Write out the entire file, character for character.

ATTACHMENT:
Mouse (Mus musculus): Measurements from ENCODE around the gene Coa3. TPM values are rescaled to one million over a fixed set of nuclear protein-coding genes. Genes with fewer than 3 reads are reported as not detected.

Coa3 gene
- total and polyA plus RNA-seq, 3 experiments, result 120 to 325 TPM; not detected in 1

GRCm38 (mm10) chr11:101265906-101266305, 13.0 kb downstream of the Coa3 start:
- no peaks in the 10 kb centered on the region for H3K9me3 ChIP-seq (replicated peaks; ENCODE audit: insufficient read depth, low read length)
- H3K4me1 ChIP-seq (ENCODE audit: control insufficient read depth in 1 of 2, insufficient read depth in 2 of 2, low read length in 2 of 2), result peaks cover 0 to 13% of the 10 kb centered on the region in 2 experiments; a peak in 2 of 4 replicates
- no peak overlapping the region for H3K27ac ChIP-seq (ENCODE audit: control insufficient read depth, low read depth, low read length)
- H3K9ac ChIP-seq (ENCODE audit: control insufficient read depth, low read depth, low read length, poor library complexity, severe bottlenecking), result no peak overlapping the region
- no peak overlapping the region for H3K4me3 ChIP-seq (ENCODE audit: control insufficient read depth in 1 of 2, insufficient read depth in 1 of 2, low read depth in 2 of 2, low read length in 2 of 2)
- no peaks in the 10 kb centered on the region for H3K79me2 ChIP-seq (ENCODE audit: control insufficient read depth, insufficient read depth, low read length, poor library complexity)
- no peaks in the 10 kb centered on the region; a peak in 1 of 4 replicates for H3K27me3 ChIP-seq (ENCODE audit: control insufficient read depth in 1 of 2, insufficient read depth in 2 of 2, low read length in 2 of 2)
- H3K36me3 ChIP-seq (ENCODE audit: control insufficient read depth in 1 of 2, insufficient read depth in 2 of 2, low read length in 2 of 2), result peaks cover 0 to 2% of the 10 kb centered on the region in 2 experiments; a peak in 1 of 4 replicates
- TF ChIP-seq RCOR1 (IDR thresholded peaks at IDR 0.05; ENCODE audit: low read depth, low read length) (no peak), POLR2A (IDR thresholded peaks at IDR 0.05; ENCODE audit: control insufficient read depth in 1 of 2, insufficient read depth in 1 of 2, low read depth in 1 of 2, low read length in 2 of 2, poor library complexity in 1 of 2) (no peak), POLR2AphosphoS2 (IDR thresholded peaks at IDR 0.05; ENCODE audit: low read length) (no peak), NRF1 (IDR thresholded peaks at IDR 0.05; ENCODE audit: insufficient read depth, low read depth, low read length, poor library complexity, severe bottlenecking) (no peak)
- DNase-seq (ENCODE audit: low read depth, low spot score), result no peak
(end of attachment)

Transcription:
Mouse (Mus musculus): Measurements from ENCODE around the gene Coa3. TPM values are rescaled to one million over a fixed set of nuclear protein-coding genes. Genes with fewer than 3 reads are reported as not detected.

Coa3 gene
- total and polyA plus RNA-seq, 3 experiments, result 120 to 325 TPM; not detected in 1

GRCm38 (mm10) chr11:101265906-101266305, 13.0 kb downstream of the Coa3 start:
- no peaks in the 10 kb centered on the region for H3K9me3 ChIP-seq (replicated peaks; ENCODE audit: insufficient read depth, low read length)
- H3K4me1 ChIP-seq (ENCODE audit: control insufficient read depth in 1 of 2, insufficient read depth in 2 of 2, low read length in 2 of 2), result peaks cover 0 to 13% of the 10 kb centered on the region in 2 experiments; a peak in 2 of 4 replicates
- no peak overlapping the region for H3K27ac ChIP-seq (ENCODE audit: control insufficient read depth, low read depth, low read length)
- H3K9ac ChIP-seq (ENCODE audit: control insufficient read depth, low read depth, low read length, poor library complexity, severe bottlenecking), result no peak overlapping the region
- no peak overlapping the region for H3K4me3 ChIP-seq (ENCODE audit: control insufficient read depth in 1 of 2, insufficient read depth in 1 of 2, low read depth in 2 of 2, low read length in 2 of 2)
- no peaks in the 10 kb centered on the region for H3K79me2 ChIP-seq (ENCODE audit: control insufficient read depth, insufficient read depth, low read length, poor library complexity)
- no peaks in the 10 kb centered on the region; a peak in 1 of 4 replicates for H3K27me3 ChIP-seq (ENCODE audit: control insufficient read depth in 1 of 2, insufficient read depth in 2 of 2, low read length in 2 of 2)
- H3K36me3 ChIP-seq (ENCODE audit: control insufficient read depth in 1 of 2, insufficient read depth in 2 of 2, low read length in 2 of 2), result peaks cover 0 to 2% of the 10 kb centered on the region in 2 experiments; a peak in 1 of 4 replicates
- TF ChIP-seq RCOR1 (IDR thresholded peaks at IDR 0.05; ENCODE audit: low read depth, low read length) (no peak), POLR2A (IDR thresholded peaks at IDR 0.05; ENCODE audit: control insufficient read depth in 1 of 2, insufficient read depth in 1 of 2, low read depth in 1 of 2, low read length in 2 of 2, poor library complexity in 1 of 2) (no peak), POLR2AphosphoS2 (IDR thresholded peaks at IDR 0.05; ENCODE audit: low read length) (no peak), NRF1 (IDR thresholded peaks at IDR 0.05; ENCODE audit: insufficient read depth, low read depth, low read length, poor library complexity, severe bottlenecking) (no peak)
- DNase-seq (ENCODE audit: low read depth, low spot score), result no peak